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Individual Response

  • University of Missouri School of Medicine
  • Allopathic Medical School
  • Columbia
Overall Experience

How did the interview impress you?


What was the stress level of the interview?

1 out of 10


How long was the interview?

50 minutes

Where did the interview take place?

At the school

How many people interviewed you?


What was the style of the interview?


What type of interview was it?

Open file

What was the most interesting question?

"The questions were exactly as I expected and had prepped for. Absolutely no surprises in either of my interviews. I'm from the city, so if I had to pick an "interesting question" it would be "The rural population in America has been known to generally visit the doctor as an absolute last resort rather than as a preventative measure. What do you perceive to be the cause behind this trend and how would you formulate a solution?"" Report Response

What was the most difficult question?

"None really. Just stay calm (easier said than done I know, but believe me there is nothing difficult that they'll be asking you. If it sounds difficult, its b/c you're making it). See the comments section below, and tailor your responses to the advice I'm giving you. That should be the theme you're weaving your story around. " Report Response

How did you prepare for the interview?

"Reviewed my app, the AMCAS, and talked to 14 very close friends who are either current students or had been accepted and then elected to go to another school. The fact that all of these individuals are just one year ahead of me made what they had to say very pertinent since the admission criteria is not varied significantly from year to year. See the comments section below for a very very very helpful summary of what advice I was given. " Report Response

What impressed you positively?

"I had paid previous visits to the facilities, so there were no surprises. I was pleased w/ the attitude of the staff and the students; not the faculty though -- see below." Report Response

What impressed you negatively?

"The faculty. The ones that they've prepped to give "the company line" all follow that order from their higher-ups like sheep. You'll be able to see right through this. My advice is to talk to other faculty members. I did, and saw the school for what it really was. I found faculty who weren't as happy as the school would have you believe. The truth is, and it became even more evident from my conversations w/ the faculty, that the hospital is in trouble. It is financially strapped, and its doing everything it can in the way of damage control. Unfortunately, not much is possible and so they've refocused some of their efforts to keep the Columbia community and even its own faculty and staff confused about the situation so they'll give up their zeal for finding out. One faculty member told me that a few years ago, the teaching hospital tried expanding its wings, and acquired a small local hospital that was in similar trouble. Unfortunately, that hospital was on the market in the first place b/c it was in terrible debt, and its administrators were unable to keep it afloat. So w/ its acquisition, MU literally paid to acquire a huge problem, and has not been able to fix it since. Its resources have been further drained by internal squabling about how to fix the problems. Another faculty member figuratively wiped his forehead in relief when I told him my MCAT score and GPA. He was actually relieved when he found out MU was one of my backup schools. He told me this was not a place to go unless it was an absolute last resort. W/ a skyrocketing budget, outrageous debt, and cuts at the state level, the future reputation of the school is up in the air. He told me as far as national residency programs are concerned, although my board scores and grades in med school are important, they'll also be taking into consideration where I graduated from. And if it comes down to applicants from MU and some other school, they're much more likely to settle for the other applicant since they're weary about the curriculum here. For example, they may say "sure the MU applicant scored a few points higher on the boards, but he/she may have had more time to prep for the exam since the curriculum is not as challenging as that of this other institution." I would definitly 1) talk to faculty other than those hand-picked to talk to you 2) watch their body language as they answer questions b/c some have literally been kept in the dark regarding the woes of the school and you'll be able to see right through it despite their rather political answer, and 3) be careful NOT to come across as being offensive in you questioning. Remember, some of these faculty members teach there b/c Columbia is such an awesome community, and they're rasing their families there, and its not easy to just go teach elsewhere whenever you please. However, they also know that they're being lied to by some top administrators regarding the future of the school, and its affiliated hospitals. And they know that they can't do much about that. There's an element of helplessness. The last thing they want is some applicant who's just there for a day, coming around asking him/her about why the place is in shambles as if implying that that faculty member is somehow contributing to the problem. Anyway, use your own best judgement. I was lucky enough to find some very helpful faculty members, but I had less coopertive ones too, and so I backed off w/o sounding offensive. " Report Response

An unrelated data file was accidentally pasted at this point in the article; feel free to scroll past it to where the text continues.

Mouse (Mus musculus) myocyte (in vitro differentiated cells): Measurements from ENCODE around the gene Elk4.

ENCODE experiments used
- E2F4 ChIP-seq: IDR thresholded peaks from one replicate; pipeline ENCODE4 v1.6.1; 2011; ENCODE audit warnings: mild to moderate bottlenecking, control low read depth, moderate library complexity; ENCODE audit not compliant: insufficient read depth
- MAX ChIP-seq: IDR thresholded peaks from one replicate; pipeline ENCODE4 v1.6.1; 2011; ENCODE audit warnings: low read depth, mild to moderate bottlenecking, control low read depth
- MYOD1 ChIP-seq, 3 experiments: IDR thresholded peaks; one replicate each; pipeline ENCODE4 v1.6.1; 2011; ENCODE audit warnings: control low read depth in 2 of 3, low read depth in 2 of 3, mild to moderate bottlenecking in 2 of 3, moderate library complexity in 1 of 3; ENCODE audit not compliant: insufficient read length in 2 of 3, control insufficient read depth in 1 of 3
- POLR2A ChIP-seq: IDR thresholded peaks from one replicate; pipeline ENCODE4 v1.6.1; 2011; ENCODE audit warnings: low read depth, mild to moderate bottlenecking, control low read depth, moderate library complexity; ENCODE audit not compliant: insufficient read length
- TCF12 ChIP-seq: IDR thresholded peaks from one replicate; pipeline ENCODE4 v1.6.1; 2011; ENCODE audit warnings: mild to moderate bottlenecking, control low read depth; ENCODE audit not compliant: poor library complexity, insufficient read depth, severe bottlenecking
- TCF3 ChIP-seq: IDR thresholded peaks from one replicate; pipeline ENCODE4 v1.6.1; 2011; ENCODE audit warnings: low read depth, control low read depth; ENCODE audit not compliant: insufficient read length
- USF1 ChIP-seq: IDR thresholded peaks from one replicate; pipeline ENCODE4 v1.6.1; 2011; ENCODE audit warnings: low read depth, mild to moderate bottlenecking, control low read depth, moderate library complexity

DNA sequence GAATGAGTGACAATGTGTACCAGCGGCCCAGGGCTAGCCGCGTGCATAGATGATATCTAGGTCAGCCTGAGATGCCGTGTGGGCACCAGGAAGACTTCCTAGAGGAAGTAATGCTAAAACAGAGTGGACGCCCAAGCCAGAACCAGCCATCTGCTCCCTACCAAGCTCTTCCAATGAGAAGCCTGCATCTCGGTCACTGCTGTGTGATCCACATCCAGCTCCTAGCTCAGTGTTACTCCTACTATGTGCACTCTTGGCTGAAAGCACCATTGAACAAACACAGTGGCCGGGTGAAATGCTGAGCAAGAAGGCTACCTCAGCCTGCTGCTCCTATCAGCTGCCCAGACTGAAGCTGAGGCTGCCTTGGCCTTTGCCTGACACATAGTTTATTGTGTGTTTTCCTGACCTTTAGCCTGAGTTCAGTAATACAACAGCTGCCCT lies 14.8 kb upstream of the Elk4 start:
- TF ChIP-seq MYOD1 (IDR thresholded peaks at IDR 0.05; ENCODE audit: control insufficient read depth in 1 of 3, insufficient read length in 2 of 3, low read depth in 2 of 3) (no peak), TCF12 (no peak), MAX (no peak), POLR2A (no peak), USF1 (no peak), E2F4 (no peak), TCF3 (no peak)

What are your general comments?

"Being from Missouri, I already knew quite a bit about the place. Its problems, as well as the type of applicant they're seeking. As far as the type of applicants they admit, I got some priceless help from 2 friends who are current students, and 12 who were admitted but went elsewhere. Their MCAT scores ranged from 25-33 (the ones who were admitted both had 25's), undergrad GPA's ranged from 3.4-4.0. Here's what they had to offer. They told me first to only use the school as a backup. They knew my MCAT and GPA figures and strongly recommended I only use it as a backup, which I am. Second, as far as the type of applicant they seek, keep a few helpful things in mind. Missouri is a rural-farming oriented state (KC and St. Louis are the only exceptions). This means any money the state allocates to programs, it will only do so if they support a rural-farming agenda. What does this mean for you as an applicant: DO NOT go in there saying you wanna practice medicine in an urban setting (e.g. KC/St. Louis). If you wanna get in, tell them you'll be practicing in a rural environment, while teaching (even if its part-time) at local health institutions (as to whom you'll be teaching there, tell them you'd like to see medical students and nurses doing part of their learning in such environments). You wanna emphasize teaching b/c as mentioned b4, MU is in trouble partly b/c its alumni don't return to serve the school. The admission committee has been told to admit those who are more likely to teach b/c there's a higher chance that those individuals will actually teach at MU (especially since private schools tend to be more selective and are less likely to give MU grads a job at their place). Next, if the interviewer inquires about your family, be sure to mention that you have a significant part of your family residing in Missouri, and that you'd like to someday raise a family here too, some place near Columbia in particular. They know that if you're gonna be teaching, and living near Columbia, then its not far-fetched to assume that MU's the place where you'll be doing it. Furthermore, regardless of which branch of medicine you're thinking about going into, tell them primary care is what interests you most. Apparently, MU is nationally ranked by US News and World Report as one of the top primary care institutions (don't be too impressed, this is a category that the more well known schools simply don't care about b/c it means nothing in the way of receiving grant money. One glimpse at the rankings, and you'll know that the more competitive schools rank right where they should when grant money is involved). But anyway, since this ranking is MU's one (and only) claim to pseudo-fame, the administration would like to hang on to it. So they wanna continue to recruit applicants who are interested in primary medicine. So this is another point you have to allude to during your interview. It doesn't matter if you'll be going into neurosurgery, they'll pass you right up if it means losing that ranking. This is the one thing that has allowed them to avoid scrutiny by the state. If they're constantly churning out doctors who serve the rural community w/ primary care, then the constituents are happy, and that means the lawmakers can continue to claim credit for excellent healthcare during difficult economic times, and that means they constantly get re-elected. So its not in their best interest to blow the whistle on an institution that is literally haning on by its fingernails. In addition to all of this, here's one more very important piece of advice. Admissions may get suspicious if too many applicants start giving the same EXACT responses. So keep in mind the basic underpinnings of my advice, but please please please keep your answers varied. You don't wanna shoot yourself in the foot by sounding like everybody else who walks through their door. Although you do have one thing working for you. My guess is, the majority of interviewees don't visit this website, and thus are not as likely to give the same response as you. And second, if you have to give the same EXACT responses I gave, then do so only if you're boder-line (MCAT = 24, GPA = 3.4 give or take a bit). I can tell you that this advice has indeed gotten in at least 14 other applicants, and by what one of my interviewers told me after the interview, has gotten me accepted as well. I know that it works period. There's no maybe's about it. But please keep the details of your answers varied. If you've scored high on the MCATs and have a high GPA, you have more room to take a chance w/ responses that are more and more removed from the advice that I gave here b/c you'll likely be accepted based on your scores (at MU or some other institution); however, as I mentioned, if you're borderline, I would strongly recommend that you stick to the advice that I've given here. Why am I giving you advice that no one else is willing to? I've applied to 15 schools, have interviewed at 8 already (including my 1st choice school), and thus far, have been invited to interview at 3 of the remaining 7. I don't mean to brag, but I'll probably be accepted to one of the other schools, and I'll opt for one of those choices. That means I won't be attending MU, and so I'm not hurting my chances by helping someone who is border-line. And I would definitely encourage others who are in my shoes. Please, if you KNOW that you won't have to resort to attending your back-up school, then help someone who does have to resort to that. After all, we'll all be doctors one day, and our profession is based more on cooperation than competition. Be competitive when you have to, but when its not warranted, then cooperate other future doctors. " Report Response